“Our lives have no meaning, no depth without the white gaze. And I have spent my entire writing life trying to make sure that the white gaze was not the dominant one in any of my books.” — Toni Morrison
The bluest eyes are staring
What is the white gaze? Many authors of Israelite descent have articulated their thoughts on this. From Ta-Nehisi Coates, W.E.B. DuBois, James Baldwin, to sublime author & writer, Toni Morrison. I came across a definition that is really potent and salient to me. The white gaze is when white people view innovations and creations from people of color, under the lens of white ethnocentrism. Ethnocentrism is the belief in the inherent superiority of one’s own culture. Ergo, the white gaze includes looking at white culture as the loftiest, most pristine standard of “good” culture.
The notion that white culture is superior to all other cultures. Also, I use the term “white” for since it is readily understandable. However, I don’t like the ambiguity of the term. To be fair, white culture is a broad term. I prefer the Biblically correct term; Yaphethites. Negroes descend from Shem. Africans descend from Cham. White people descend from Yapheth. I don’t ignore the reality and fact that there are different cultures among Yaphethites (whites). Greek culture exists. Swedish culture exists. Italian culture exists. French culture exists.
I want to take this time to engage both interview clips of Toni Morrison being interviewed by Charlie Rose and Jana Wendt, respectively. First, the Charlie Rose interview. The real confrontation for my people is not white people. The real confrontation for my people, is our sin. Us rebelling against our God; us kicking and screaming against His Law that He blessed us with. In regards to Toni Morrison’s interview with Jana Wendt, I find her inquiry of Toni marginalizing whites, and why them seem to be of no particular interest to her.
“You don’t think you will ever change and write books that incorporate white lives into them, substantially?” — Jana Wendt
Oh yeah. She Wendt there. The disproportionately low representation of white people in media, is a huge problem. Where were the white people on The Jamie Foxx Show? The Fresh Prince of Bel-Air? Gullah Gullah Island? In fact, let’s go on Twitter right now, and start the #WhiteLivesMatter. Of course, I say this in jest. For writers of color, is it mandatory for us to write about white people, in order to become mainstream? Or is this just another byproduct of the white gaze? Was Jana’s query coming from a place of virulent racism and privilege, or curious innocence? I’ll let you all arrive to your own conclusions.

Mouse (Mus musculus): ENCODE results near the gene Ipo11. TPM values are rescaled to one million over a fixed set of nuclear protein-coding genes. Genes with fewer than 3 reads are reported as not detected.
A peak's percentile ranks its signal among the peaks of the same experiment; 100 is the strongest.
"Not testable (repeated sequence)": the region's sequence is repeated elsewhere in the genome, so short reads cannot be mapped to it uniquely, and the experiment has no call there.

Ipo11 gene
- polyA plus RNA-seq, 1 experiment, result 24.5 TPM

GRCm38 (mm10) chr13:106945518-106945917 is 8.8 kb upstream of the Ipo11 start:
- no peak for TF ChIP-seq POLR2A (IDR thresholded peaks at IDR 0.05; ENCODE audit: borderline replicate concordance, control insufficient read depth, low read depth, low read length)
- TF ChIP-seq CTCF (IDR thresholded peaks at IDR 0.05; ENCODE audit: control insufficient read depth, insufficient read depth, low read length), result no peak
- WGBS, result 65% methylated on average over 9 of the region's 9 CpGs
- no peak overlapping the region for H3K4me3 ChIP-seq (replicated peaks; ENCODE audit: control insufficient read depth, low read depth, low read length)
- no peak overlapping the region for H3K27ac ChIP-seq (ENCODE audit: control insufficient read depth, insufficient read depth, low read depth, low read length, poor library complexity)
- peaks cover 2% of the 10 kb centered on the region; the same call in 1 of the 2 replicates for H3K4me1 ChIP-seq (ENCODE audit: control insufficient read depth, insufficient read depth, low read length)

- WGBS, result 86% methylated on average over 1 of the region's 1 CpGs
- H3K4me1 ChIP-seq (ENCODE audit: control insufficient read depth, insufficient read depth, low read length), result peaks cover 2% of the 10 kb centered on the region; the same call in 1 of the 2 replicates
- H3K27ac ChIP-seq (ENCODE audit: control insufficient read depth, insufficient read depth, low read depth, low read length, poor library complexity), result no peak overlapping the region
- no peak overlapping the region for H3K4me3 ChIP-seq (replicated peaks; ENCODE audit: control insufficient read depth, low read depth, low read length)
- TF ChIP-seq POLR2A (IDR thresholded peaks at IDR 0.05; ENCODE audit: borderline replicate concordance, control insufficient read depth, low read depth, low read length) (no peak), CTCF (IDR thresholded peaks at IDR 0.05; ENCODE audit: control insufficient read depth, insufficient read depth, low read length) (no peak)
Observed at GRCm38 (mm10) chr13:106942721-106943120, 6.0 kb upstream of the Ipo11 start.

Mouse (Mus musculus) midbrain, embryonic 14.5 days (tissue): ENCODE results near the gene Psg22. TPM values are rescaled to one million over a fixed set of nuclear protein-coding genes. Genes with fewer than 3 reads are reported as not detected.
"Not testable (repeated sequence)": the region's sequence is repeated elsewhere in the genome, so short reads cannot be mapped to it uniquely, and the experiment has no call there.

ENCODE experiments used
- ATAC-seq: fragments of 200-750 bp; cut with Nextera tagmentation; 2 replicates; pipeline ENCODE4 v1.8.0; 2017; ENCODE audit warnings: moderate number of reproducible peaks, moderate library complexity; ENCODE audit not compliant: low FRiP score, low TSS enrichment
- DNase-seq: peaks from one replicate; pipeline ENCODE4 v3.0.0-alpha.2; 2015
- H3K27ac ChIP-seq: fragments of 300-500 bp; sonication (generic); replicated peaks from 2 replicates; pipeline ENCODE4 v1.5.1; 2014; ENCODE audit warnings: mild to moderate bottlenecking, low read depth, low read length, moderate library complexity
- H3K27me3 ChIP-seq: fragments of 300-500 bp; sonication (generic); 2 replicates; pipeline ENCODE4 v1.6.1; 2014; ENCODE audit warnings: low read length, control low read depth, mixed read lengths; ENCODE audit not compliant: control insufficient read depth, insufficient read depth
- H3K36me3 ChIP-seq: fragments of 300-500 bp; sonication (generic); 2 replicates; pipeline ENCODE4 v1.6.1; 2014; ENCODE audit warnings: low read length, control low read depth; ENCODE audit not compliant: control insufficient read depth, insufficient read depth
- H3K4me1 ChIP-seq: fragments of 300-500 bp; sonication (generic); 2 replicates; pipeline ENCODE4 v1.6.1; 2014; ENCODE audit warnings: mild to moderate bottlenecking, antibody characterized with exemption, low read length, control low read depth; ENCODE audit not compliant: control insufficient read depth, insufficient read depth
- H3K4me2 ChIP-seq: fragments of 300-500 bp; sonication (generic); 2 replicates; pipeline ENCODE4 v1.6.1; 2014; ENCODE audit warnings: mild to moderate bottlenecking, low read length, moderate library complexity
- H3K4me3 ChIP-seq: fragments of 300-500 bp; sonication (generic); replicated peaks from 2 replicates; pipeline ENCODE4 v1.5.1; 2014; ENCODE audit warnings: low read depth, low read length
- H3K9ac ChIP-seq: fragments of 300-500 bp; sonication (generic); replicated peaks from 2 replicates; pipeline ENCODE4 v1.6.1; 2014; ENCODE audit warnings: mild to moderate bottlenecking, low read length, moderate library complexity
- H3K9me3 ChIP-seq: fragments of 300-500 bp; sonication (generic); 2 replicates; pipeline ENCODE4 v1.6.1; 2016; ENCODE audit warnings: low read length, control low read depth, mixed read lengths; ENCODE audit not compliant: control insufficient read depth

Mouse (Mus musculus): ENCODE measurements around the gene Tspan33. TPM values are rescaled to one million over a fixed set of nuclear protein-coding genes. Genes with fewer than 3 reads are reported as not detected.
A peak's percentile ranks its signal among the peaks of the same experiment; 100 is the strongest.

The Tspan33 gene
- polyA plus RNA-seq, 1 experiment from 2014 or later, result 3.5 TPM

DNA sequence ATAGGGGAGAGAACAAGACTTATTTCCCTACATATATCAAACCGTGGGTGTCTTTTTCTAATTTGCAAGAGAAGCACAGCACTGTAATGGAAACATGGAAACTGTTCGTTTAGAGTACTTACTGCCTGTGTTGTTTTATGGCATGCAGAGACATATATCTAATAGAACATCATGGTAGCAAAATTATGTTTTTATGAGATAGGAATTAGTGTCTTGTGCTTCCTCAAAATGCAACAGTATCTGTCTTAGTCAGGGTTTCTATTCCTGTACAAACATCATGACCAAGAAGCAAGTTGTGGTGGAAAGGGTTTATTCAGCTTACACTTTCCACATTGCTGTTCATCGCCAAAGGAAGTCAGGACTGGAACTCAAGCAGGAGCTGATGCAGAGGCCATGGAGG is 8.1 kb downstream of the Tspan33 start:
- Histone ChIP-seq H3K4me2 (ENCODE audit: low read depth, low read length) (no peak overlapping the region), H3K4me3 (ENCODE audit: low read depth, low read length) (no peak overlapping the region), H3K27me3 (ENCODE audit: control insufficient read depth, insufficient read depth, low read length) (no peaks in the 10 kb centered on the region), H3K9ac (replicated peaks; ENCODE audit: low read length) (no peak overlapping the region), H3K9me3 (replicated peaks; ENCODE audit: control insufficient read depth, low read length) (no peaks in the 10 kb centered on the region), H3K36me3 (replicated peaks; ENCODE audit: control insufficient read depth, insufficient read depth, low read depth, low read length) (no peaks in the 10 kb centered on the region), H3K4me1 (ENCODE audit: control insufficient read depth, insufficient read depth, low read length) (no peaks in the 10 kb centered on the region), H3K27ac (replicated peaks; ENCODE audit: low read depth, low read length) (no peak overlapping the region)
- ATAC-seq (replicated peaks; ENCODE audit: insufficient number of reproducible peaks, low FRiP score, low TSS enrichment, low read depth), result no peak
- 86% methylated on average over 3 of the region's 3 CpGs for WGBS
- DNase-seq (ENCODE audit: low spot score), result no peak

The Omnipresent gaze
As for me, I am totally, wholly, absolutely unbothered by the white gaze. To be even more candid, I don’t care or concern myself with it. I don’t write my pieces thinking, “What will white people think about this?” Chalilah li. For me, I am concerned with a more Omnipresent Being. There is a passage in Hebrews that says the following:
Before God, nothing created is hidden, but all things are naked and open to the eyes of Him to whom we must render an account. (Hebrews 4:13, CJB)
Are my writings satisfying in Yahweh’s sight? Are my writings pleasing to Him? Is my art advancing the Good News of His Kingdom? Are my articles amplifying the superiority of His ways? Do they glorify Him? Now yes, not every piece that I pen will be filled with sobering solemnity. I will have fun. Good fun. Wholesome fun. Clean fun. Within the parameters of Torah.
For my fellow writers of color, I would encourage you with the following: tell your story. Don’t be paralyzed by the white gaze. White culture is not superior. Black culture is not superior. Asian culture is not superior. Pop culture is not superior. Yahweh’s culture is superior.I look forward to engaging your stories, your anecdotes, your experiences, your narratives. Your art. Unburdened. Untainted. Unencumbered, by the white gaze. As for me,I will continue to strive to be pleasing in my Creators eyes. You know, they say the pen is mightier than the sword. What happens however, when one combines the pen, with the sword of The Spirit; that is, the Word of God?